• Concrete kitchen countertop, custom made by Rory
  • Full refrigerator, stovetop and oven
  • Office space
  • Compact washing machine that plugs into their kitchen sink. If interested, check out Haier washers here.
  • Custom storage staircase

Vancouver Tiny House

Vancouver Tiny House

Vancouver Tiny House

Laura and Rory’s advice for finding parking in Vancouver:

Talk about your tiny house with others. Conversations often turn into opportunities!

Get the word out! Tap into the local Tiny House community. Join online forums and attend local tiny house events in your area. Tiny housers have each other’s backs!

Advertise on Craigslist.org. Laura and Rory found their current parking spot by advertising online with photos of their adorable house.

Have a backup plan. Rory suggested having a list of alternative parking spaces, just in case.

Vancouver Tiny House

“It was always Rory’s dream to live in a one room house!” Laura chuckles. “And we did it!”

It’s been almost five months since Laura and Rory moved their tiny house to its new location on the blueberry farm. They’re finally able to enjoy their tiny house dream. So far, they’re loving it!

More info: Laura & Rory’s tiny house website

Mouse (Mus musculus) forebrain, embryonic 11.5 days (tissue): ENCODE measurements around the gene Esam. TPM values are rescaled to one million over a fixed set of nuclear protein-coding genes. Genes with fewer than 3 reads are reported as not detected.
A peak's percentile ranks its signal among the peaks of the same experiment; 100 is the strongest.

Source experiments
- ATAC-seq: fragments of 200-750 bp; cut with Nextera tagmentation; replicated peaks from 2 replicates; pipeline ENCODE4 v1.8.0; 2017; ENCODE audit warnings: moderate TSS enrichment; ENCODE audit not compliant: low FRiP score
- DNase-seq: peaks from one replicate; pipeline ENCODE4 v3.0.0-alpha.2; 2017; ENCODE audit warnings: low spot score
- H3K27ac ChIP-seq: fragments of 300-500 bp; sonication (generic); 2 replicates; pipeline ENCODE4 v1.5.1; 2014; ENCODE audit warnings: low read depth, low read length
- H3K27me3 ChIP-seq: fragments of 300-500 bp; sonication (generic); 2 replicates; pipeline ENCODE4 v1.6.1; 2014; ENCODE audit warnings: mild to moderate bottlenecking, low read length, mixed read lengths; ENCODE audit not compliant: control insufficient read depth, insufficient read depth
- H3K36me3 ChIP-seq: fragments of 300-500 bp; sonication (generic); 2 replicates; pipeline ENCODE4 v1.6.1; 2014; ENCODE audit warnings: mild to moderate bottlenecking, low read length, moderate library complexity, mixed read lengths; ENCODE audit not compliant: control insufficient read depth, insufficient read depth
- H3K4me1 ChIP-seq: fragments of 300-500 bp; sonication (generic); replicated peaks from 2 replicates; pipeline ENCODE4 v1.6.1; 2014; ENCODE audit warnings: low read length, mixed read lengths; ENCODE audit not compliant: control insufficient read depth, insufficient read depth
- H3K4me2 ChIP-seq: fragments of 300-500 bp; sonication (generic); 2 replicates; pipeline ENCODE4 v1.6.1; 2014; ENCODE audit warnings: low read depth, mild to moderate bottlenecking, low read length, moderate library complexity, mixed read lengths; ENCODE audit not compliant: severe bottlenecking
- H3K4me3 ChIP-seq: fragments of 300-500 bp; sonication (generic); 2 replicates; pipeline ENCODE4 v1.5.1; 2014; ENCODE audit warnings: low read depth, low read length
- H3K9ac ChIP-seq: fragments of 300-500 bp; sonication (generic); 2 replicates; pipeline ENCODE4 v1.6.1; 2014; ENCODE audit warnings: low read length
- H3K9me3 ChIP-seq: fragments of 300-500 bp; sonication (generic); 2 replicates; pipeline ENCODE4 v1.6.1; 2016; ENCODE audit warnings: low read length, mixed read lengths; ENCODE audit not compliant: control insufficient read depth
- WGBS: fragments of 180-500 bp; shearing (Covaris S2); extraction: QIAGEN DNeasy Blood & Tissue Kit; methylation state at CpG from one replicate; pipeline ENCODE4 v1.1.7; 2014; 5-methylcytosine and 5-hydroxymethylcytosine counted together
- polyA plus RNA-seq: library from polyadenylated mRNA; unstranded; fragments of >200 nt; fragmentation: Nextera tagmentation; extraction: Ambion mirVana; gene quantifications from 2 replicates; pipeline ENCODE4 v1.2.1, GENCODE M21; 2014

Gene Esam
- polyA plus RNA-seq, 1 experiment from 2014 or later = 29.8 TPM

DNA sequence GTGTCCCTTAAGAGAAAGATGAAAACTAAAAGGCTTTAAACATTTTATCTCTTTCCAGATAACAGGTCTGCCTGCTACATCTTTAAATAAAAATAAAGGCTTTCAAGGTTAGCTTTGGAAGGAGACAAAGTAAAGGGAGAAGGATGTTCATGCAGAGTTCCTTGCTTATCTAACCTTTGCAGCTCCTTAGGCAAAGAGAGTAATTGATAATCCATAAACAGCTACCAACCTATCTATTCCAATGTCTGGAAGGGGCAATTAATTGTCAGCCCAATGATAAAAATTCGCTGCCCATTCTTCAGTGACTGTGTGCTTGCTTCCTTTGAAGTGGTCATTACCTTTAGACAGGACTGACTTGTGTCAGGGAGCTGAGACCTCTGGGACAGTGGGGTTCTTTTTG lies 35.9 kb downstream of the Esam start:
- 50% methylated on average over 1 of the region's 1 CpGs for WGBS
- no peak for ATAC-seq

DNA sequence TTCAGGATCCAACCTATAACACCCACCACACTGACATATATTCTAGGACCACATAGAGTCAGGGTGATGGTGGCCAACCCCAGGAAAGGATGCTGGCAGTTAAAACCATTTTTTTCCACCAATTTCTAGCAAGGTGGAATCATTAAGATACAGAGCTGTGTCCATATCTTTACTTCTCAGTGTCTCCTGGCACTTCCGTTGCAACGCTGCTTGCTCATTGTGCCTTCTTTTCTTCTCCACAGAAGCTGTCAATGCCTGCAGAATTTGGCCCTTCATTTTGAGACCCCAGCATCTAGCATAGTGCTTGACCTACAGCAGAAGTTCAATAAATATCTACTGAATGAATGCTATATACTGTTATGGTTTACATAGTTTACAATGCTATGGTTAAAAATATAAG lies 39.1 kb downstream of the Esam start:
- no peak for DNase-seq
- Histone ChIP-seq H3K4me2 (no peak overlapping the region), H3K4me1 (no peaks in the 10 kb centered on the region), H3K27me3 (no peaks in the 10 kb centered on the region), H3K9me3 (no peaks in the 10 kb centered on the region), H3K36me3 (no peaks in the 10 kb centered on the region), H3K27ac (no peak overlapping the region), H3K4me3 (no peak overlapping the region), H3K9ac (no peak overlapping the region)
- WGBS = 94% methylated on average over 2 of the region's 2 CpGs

Related article: Zee’s Funky Tiny House Classroom in Vancouver

11 thoughts on “Laura & Rory’s Little Blue Vancouver Tiny House

  1. Is this still not a neighbor’s phone call away from eviction?
    I would have painted it a more discrete color.

  2. I’m trailer shopping and I’m still shocked at the fact that they customized AND imported a trailer for a total of 4300. How? Where? Iron eagle brand. I have contacted manufactures directly and am not coming in much under 8k. Couldn’t find the size here. I’m looking for a 28′ trailer.

  3. Pingback: Couple's "Blueberry" Tiny House on Wheels

  4. we also have a Gambrill roof, did the “foam it green” insulation. Almost ready to put the wood finishes on the ceiling. I was wondering about he wood joists that hold the gambrill roof together, if it would be ok if we trimmed them to be flush with the wood? there is like a three inch overhang. and as we all know three inches in a tiny house is like three feet!